Updated: Jan 29, 2020
A few years ago I had the privilege to work with Dr Jeffrey Stern and we wrote this piece together. The text is repeated underneath so it can be read more easily online...
The client and artist, Jeffrey Stern, says: "I started this series in 2010, a time for me of bewilderment, melancholy and depression, culminating with my beloved wife succumbing to a brain tumour early in 2014. The oncologist revealed that this tumour had probably been growing for at least five years, disturbing her brain function – a fact that was unclear to us until a few months before her death. In hindsight, this was the subconscious motivator behind my choices for the entire series.
The male figure in this drawing is based on a small sketch by the Dutch artist Jan Luyken (1649–1712) titled De Spieghelmaaker (The Mirror Maker). He struggles to carry a hugely ornate mirror (a traditional emblem of vanity), and I have added a dancer in a flamboyant 18th-century gown and put them both into a context of symbols of time and death; a huge birthday-cake with flaring candles (one already snuffed); an enormous Victorian pocket watch (like the White Rabbit’s); windfall apples (wasted, fallen or lucky bounty?) and forget-me-knots (of course).
The beautiful dancer may be gesturing her joie de vivre, but her glance to the mirror will not show her face, just a waning moon and the starry sky. Is she dead already and her reflection therefore forever lost?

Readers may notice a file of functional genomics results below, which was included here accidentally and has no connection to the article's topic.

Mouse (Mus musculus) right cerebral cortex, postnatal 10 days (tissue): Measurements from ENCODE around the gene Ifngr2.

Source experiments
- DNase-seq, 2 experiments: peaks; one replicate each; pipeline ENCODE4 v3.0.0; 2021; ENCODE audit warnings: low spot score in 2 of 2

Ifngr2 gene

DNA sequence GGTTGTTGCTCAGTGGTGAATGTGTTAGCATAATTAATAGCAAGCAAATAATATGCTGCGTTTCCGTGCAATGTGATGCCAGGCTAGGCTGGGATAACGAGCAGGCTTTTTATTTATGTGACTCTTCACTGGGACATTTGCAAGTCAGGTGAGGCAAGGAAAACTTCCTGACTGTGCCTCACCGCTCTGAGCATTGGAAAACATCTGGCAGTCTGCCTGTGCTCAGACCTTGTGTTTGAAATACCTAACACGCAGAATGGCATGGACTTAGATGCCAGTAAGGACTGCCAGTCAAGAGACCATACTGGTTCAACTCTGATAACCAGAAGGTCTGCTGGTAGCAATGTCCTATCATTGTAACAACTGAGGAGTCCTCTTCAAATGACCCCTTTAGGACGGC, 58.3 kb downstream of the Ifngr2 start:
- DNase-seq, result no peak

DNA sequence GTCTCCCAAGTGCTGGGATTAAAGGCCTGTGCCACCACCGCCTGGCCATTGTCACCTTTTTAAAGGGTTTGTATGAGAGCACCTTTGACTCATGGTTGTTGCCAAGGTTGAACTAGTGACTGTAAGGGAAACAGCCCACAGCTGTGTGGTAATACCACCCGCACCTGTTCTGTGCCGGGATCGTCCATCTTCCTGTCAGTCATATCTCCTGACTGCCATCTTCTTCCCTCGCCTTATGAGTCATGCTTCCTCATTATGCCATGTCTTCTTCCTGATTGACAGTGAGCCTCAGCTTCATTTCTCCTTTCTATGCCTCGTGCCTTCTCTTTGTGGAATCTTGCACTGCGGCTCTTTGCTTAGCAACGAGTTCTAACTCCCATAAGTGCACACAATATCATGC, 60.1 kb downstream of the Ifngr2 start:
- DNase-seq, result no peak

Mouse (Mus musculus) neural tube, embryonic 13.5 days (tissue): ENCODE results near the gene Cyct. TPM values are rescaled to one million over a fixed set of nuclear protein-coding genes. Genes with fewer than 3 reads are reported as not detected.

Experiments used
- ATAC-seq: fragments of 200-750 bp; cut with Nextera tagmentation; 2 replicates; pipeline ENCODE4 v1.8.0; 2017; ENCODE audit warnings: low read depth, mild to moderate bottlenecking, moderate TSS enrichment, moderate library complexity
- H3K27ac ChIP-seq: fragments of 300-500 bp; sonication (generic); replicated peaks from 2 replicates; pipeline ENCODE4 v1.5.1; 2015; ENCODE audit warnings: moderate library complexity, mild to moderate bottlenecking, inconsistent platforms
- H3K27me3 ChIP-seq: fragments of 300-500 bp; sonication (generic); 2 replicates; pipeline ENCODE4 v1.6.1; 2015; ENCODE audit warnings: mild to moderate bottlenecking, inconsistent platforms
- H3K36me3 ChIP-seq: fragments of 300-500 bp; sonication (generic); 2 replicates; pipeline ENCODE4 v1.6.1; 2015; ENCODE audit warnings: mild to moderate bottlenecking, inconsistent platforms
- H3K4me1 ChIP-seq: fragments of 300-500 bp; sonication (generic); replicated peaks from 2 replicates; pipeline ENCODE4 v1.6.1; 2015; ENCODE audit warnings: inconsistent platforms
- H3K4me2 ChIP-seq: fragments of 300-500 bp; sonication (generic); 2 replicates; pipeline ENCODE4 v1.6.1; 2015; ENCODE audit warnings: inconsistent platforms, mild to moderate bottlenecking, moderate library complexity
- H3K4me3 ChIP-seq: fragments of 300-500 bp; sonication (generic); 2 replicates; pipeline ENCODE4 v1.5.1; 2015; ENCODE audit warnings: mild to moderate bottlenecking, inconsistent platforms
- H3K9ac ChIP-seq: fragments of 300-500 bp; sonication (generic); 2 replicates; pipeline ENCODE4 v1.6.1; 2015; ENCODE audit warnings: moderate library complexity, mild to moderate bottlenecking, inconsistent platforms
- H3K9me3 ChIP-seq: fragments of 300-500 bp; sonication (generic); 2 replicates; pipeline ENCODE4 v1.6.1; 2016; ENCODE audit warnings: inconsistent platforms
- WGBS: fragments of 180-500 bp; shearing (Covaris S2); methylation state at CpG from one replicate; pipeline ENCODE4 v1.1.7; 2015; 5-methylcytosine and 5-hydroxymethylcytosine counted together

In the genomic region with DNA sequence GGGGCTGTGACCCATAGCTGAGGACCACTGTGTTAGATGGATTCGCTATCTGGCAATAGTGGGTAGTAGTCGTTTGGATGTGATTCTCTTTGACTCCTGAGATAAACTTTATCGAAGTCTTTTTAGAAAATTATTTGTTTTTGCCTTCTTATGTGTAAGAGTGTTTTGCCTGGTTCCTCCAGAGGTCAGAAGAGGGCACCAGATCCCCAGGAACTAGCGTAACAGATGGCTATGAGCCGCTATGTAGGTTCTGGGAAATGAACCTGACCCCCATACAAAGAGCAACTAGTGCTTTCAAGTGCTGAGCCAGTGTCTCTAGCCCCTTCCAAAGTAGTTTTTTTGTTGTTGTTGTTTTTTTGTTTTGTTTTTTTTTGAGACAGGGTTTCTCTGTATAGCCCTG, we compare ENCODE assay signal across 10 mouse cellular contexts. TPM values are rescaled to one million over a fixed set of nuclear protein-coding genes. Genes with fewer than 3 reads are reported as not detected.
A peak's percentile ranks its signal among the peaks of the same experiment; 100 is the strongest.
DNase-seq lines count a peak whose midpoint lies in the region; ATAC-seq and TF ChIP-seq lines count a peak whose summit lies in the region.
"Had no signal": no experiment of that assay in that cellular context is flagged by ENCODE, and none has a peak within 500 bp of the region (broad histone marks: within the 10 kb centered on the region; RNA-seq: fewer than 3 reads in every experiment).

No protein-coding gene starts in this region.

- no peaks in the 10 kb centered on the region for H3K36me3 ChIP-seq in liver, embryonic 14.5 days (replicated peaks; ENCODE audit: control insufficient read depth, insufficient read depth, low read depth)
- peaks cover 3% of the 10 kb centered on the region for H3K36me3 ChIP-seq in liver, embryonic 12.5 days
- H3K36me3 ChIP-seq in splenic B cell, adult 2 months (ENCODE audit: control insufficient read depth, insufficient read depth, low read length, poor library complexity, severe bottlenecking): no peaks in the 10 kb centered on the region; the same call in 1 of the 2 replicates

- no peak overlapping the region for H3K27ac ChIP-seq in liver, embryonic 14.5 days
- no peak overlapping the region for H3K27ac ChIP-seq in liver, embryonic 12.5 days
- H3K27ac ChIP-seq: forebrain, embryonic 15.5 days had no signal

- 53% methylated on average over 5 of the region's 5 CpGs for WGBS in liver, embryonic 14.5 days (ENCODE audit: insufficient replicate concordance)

In this modern and fragile context, the drawing is dramatising and forecasting the inevitable fact of death at the moment of joy, questioning all her bravery and beauty. Both mirror maker and dancer have inevitably been swept into history by time, with only the moon and stars persisting. Other drawings of mine in this series are also deliberately set in this long-gone Golden Age."
Dr Kirsty Kennedy is a Consultant Clinical Psychologist in Specialist Palliative Care at South Tees Hospitals NHS Foundation Trust.
She says: "I saw my client in 2010 after he was referred with queried cognitive impairment within an older adult’s clinical psychology service. We undertook a full assessment of cognitive functioning using neuropsychological assessment, but also using phenomenological enquiry to track the moment-by-moment process by which he was addressing information about the world.
During the assessment this led to a deeper level of formulation of an existential kind, where we addressed his perceptions of reality as well as his fears about a diminishing cognition, in someone to whom this was a vital aspect of his identity.
His scores were not indicative of a dementing illness, certainly not my clinical impression either, although there were some reductions in processing speed and concentration. We reached a relational hypothesis that there may be some mismatch in communication with his wife, which might be where the distress was originating. This eased the sense for this client that he might be “losing his mind” and he could take this home for discussion.
At the point of discharge we had engaged in a number of themes relating to mortality and the subjective nature of reality. His art indicates his perceptions vividly. In time it transpired that our inclination that the problem might be relational in nature, rather than organic changes in him, was borne out when his wife was diagnosed with a brain tumour."